AXIS Dance Company - photo by Trib LaPrad
Polite people are usually taught from a young age not to stare at strangers who are physically disabled.
AXIS Dance Company has a different attitude. The San Francisco-based company invites its audiences to look as hard, and as long, as possible.
For over two decades AXIS has pioneered physically integrated work, presenting dance performed by dancers who move with the help of manual and power wheelchairs, crutches and prosthetics working as equals alongside dancers who are more traditionally trained and able-bodied. The results have been eye-opening and field-changing: a new dance idiom that challenges conventional ways of moving and collaborating onstage and has broadened the definition of both dance and human potential.
Tonight's program shines a spotlight on the special role AXIS and its director, Judith Smith, have taken in commissioning work from more than a dozen inventive choreographers. Smith, who had a passion for riding horses as a girl and became a champion equestrienne before she was disabled in a car accident at age 17, is a founding member of AXIS. She has been the troupe's artistic director since 1997. Smith was eager to stretch the company's repertoire and over the years has sought out dancemakers who are eager to explore the array of talents AXIS brings to the stage.
Joe Goode relished an opportunity to think differently about the limits of human motion. He was one of the first "outside" choreographers AXIS ever commissioned to create a work, coming up with his dramatically compressed version of Jane Eyre for AXIS' 2000 season. Goode revisited AXIS in 2006. The result is the beauty that was mine, through the middle, without stopping...
"Joe came in with the simple notion of starting with a level playing field for everybody," Smith remembers. "We all warmed up sitting in chairs in a circle. He asked us to identify our shared vocabulary, what we could all do together." Instead of asking for a particular motion, step or shape, he asked the dancers to focus on their internal impulses: what, for example, it would look like when the tip of dancer's head led her around the corner or how both performers in and out of wheelchairs could twist and curve to the right.
the beauty that was mine, through the middle, without stopping... engages with the subtle politics of representation. Prominently, it features a picture frame that "crops" the body – that can hide or focus attention on a person's strengths and deficits. With a keen sense of irony, Goode's work poses serious questions about what can and cannot be seen.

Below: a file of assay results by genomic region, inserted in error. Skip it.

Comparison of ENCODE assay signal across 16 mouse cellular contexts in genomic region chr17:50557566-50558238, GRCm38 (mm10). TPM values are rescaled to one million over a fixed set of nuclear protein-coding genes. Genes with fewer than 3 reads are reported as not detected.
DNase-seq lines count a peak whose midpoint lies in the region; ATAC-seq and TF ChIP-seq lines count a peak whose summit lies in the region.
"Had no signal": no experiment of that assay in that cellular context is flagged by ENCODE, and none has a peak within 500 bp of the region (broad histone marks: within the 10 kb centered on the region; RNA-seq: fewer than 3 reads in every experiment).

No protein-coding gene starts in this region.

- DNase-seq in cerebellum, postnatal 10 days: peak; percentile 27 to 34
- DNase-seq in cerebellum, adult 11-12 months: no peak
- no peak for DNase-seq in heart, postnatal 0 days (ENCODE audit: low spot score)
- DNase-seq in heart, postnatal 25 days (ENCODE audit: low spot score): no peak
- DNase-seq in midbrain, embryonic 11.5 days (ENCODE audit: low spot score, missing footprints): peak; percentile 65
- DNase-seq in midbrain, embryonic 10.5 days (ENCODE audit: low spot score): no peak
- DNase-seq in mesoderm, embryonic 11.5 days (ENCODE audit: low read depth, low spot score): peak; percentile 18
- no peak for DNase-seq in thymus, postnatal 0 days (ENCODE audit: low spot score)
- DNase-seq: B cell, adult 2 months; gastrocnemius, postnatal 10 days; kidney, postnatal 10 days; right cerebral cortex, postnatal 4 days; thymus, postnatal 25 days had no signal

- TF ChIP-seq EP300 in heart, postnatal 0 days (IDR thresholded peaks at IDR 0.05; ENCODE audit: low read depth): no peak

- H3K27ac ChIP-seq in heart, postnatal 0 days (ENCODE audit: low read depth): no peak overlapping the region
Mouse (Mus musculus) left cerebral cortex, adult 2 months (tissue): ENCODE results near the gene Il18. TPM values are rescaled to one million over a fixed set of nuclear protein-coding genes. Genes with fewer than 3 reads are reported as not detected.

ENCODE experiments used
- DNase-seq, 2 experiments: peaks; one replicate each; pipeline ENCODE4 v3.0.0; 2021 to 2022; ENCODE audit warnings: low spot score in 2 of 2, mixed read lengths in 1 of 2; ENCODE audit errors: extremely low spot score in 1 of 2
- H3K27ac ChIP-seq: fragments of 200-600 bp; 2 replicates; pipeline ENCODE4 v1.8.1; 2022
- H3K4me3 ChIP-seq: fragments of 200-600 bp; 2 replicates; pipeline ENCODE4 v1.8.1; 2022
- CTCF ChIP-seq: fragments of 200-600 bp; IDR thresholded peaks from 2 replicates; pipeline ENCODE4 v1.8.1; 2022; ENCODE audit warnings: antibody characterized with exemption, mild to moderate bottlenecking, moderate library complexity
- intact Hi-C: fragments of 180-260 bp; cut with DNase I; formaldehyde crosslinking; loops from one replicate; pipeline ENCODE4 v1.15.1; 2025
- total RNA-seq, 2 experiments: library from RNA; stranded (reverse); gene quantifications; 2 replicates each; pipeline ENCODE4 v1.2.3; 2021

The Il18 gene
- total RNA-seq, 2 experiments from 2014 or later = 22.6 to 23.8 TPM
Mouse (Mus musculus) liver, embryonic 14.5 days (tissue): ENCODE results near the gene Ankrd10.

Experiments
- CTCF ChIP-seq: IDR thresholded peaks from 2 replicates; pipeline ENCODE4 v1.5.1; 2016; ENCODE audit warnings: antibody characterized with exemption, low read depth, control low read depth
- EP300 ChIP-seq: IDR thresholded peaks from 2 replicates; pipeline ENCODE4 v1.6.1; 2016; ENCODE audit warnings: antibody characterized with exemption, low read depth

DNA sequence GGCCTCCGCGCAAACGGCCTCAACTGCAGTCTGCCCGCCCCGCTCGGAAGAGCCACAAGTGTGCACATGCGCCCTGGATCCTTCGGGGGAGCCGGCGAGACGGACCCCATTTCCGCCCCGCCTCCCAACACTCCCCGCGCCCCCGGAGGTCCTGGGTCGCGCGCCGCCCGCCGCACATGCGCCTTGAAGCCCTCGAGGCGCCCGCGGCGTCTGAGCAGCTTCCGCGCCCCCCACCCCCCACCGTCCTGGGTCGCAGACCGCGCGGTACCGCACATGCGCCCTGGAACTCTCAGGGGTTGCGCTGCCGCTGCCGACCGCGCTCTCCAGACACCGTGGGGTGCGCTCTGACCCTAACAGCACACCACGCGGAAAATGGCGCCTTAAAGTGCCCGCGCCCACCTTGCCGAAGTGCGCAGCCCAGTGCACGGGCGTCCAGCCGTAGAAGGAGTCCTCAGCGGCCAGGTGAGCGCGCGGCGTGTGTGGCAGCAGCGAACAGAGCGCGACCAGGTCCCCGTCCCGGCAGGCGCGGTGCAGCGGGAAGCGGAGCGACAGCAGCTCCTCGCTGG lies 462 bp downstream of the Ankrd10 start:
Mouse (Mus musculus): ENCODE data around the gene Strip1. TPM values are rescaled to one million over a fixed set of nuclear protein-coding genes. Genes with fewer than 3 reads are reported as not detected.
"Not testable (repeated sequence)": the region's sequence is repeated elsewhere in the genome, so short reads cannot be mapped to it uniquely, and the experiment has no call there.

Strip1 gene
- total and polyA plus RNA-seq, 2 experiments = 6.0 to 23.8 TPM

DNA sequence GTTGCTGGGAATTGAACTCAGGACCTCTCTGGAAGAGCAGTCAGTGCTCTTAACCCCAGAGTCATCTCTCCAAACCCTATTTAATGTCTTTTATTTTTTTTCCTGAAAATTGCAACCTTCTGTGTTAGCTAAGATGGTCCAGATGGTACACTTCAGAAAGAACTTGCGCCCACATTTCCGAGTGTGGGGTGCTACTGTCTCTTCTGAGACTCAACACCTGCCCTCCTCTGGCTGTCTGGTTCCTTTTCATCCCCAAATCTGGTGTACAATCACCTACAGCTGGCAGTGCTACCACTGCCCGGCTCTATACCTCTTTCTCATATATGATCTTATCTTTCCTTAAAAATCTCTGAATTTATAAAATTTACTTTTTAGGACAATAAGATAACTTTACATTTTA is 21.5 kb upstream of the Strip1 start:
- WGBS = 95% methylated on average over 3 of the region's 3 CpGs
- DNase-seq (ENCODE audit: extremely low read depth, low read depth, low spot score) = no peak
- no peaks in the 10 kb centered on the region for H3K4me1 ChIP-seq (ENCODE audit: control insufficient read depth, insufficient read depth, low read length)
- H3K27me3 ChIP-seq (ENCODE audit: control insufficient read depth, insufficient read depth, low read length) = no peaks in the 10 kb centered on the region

Alex Ketley first worked with AXIS during a residency at the Maggie Allesee National Center for Choreography (MANCC) at Florida State University in Tallahassee. He was one of four emerging choreographers chosen to work with the company. Resident choreographer for the San Francisco Conservatory of Dance, the ballet-trained Ketley is artistic director of the dance company The Foundry. MANCC, like the Bates Dance Festival, offers its choreographic residents the very special luxury of working without any requirement that the residency result in a finished work.
"To get paid to go play for 8 hours a day was one of the top experiences of my life," Smith enthuses. Sonsheree Giles, AXIS' associate director, dancer and costume designer, remembers that Ketley "had been diving deeply into idea of language, [asking] how can you communicate and talk while you dance. He spent a lot of time in a wheelchair choreographing, trying to come about things in a different way."
Ketley's duet for Maori dancer, Rodney Bell, and Sonsherée Giles, To Color Me Different is a passionate, perhaps fractured relationship that is less about different degrees of physical ability than about different types of personal power. In 2008, Ketley reworked the duet for a larger, ensemble work, Vessel. Set to a collage of voices whose text was provided by the dancers arranged by poet, Carol Snow, Vessel retains traces of studio improvisation. The dance, and Snow's text, asks how the body conveys information that it may – or may not -- be possible to translate into language.
Light Shelter is David Dorfman's first collaboration with AXIS. Light Shelter plays with ideas of equivalence and competitiveness. Under swinging lamps designed by Heather Basarab – a design that nods to Dorfman's landmark 2004 Light Bulb Theory – and a stage edged with fluorescent tubes, Light Shelter portrays the athleticism of both its disabled and non-disabled performers. One performer swings her arms with as much violence as the most virtuosic jumper. Another somersaults across the floor in response to a wheelchair user's dare that she learned to roll. David Dorfman, Smith says, "is another one of those radical humanists."
Remarkably, even within AXIS' enlarged and reshaped movement vocabulary, each choreographer's distinctive creative voice comes through.
"The thing that's exciting -- I didn't know this would happen –is that working together ends up being mutually beneficial. Choreographers get something out of working with us, a different direction, the ability to explore a different movement vocabulary."
And besides, adds Smith, "we're a pretty cool group of people to work with."
© 2010 Debra Cash